Asked where he wanted the team to locate, the mayor said, “That’s ultimately is up to them. But I want them to pick Chicago. They want to pick Chicago. They’ve been looking at this for 15 years. I want to bring it to a conclusion that’s successful for them and successful for the city of Chicago.”

A few weeks later, the mayor talked openly about building a new arena that could double as the new home of DePaul basketball and as a practice facility for the Bulls. The Bulls subsequently chose to build their own 55,000-square-foot practice facility on a United Center parking lot.

McCormick Place does not yet control the land it needs to build a basketball arena, let alone a new hotel in the planning stages.

But that hasn’t stopped Choose Chicago CEO Don Welsh from arguing that a new basketball arena in the shadows of the convention center would spur the development of nightlife the area desperately needs.

“There’s not the nightlife that one would expect in this area when you literally have, on any given day, 100,000 people in this building. When there’s 100,000 people moving in and moving out, it would be great if they had bars and restaurants and places to go to, including additional hotels,” Welsh said last fall.

“Anything that takes place in the greater McCormick area ... provides a service for our customers — whether it’s restaurants, entertainment, all those attractions. These are things that people expect when they come to Chicago. ... We’re missing a great opportunity to further enhance the services and facilities we have right here at McCormick” Place.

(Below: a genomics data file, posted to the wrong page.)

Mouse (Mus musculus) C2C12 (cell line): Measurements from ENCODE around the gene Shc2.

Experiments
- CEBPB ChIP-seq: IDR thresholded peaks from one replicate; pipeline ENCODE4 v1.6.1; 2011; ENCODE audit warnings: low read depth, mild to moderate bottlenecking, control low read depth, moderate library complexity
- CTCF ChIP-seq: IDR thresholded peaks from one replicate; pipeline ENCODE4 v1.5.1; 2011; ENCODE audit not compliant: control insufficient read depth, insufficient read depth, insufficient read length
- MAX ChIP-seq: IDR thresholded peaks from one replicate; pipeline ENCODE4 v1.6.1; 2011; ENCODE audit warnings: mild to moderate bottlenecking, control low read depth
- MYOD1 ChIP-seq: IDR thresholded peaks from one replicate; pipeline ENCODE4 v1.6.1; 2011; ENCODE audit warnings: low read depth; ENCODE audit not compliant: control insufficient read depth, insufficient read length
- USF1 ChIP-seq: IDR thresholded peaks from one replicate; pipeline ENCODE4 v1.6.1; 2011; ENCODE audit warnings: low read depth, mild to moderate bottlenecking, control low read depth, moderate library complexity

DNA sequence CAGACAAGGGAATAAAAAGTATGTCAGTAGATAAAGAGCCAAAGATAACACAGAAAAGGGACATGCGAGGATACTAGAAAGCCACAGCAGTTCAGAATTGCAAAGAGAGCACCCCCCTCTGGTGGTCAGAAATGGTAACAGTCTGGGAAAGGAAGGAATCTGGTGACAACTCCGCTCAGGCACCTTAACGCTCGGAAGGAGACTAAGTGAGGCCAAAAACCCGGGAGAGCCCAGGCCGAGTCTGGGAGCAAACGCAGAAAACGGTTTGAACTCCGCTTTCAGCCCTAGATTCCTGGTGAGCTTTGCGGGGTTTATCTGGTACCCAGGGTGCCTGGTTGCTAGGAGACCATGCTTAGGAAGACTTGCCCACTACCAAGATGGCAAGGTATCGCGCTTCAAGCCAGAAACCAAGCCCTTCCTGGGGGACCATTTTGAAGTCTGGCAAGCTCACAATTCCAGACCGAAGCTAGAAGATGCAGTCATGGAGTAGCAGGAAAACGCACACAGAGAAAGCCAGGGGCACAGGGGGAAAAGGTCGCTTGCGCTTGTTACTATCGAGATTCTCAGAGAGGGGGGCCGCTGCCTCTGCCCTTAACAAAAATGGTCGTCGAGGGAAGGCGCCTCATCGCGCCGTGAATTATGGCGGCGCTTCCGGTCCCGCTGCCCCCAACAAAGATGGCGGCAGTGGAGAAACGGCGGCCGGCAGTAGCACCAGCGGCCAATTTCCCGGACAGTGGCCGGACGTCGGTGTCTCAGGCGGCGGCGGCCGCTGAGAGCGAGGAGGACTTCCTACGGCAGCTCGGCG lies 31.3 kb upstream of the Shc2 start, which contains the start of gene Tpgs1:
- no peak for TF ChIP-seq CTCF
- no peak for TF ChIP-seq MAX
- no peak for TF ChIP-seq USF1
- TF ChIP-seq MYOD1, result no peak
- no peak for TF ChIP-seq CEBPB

The McPier site has been the school’s primary option in its goal to locate a city home for the men’s basketball team by 2018. But talks were preliminary because the site was tied up in bankruptcy proceedings.

Those proceedings ended in late January when a judge ruled the property would be put up for sale at auction.

The university and the board already have strong ties because two McPier members—retired McDonald’s CEO Jack Greenberg and retired ComEd chief Frank M. Clark Jr. — also are members of DePaul’s board of trustees.

But they have said they would recuse themselves from any formal talks or votes.

``I don’t think it would be a problem because there are seven other members and [a vote] would need five [for a majority],’’ according to a source with knowledge of the talks.

The McPier site has been DePaul’s primary arena focus since last fall

when city officials, looking to develop a larger entertainment complex

around McCormick Place, raised the option.

Acquiring property near McCormick Place isn’t the only obstacle to construction of a new DePaul basketball arena.

Local Ald. Bob Fioretti (2nd) said Tuesday he’s dead-set against the idea.

“Taxpayer money to build a stadium for 18 games? Somebody’s got to have a hole in their head to be proposing that,” Fioretti said.

“There’s resistance to helping the Cubs, a team that generates $17 million a year in amusement tax revenue and supports all of the businesses surrounding Wrigley Field. There’s no claim for financial assistance there. Yet, here we are helping a private institution create a place to play for a very limited number of games. What will it generate?”

Fioretti said land around McCormick Place would be better used to build “several small hotels, invest in the tourism trade and get those 5,000- to 10,000-member shows on a much more regular basis.”

The alderman scoffed at suggestions that McCormick Place has excess bonding authority that could be used to build a basketball arena.

“That’s still taxpayers’ money in tough economic times,” he said.

A switch to the United Center would have put the Blue Demons smack dab into an emerging United Center-area complex.

In addition to the practice facility that will replace the Berto Center in Deerfield, the Bulls want to build a $95 million retail and entertainment complex on the east side of the United Center, but only if they get an extended property tax break.

That’s a politically sensitive subject that, Emanuel stressed last week, has not yet been decided.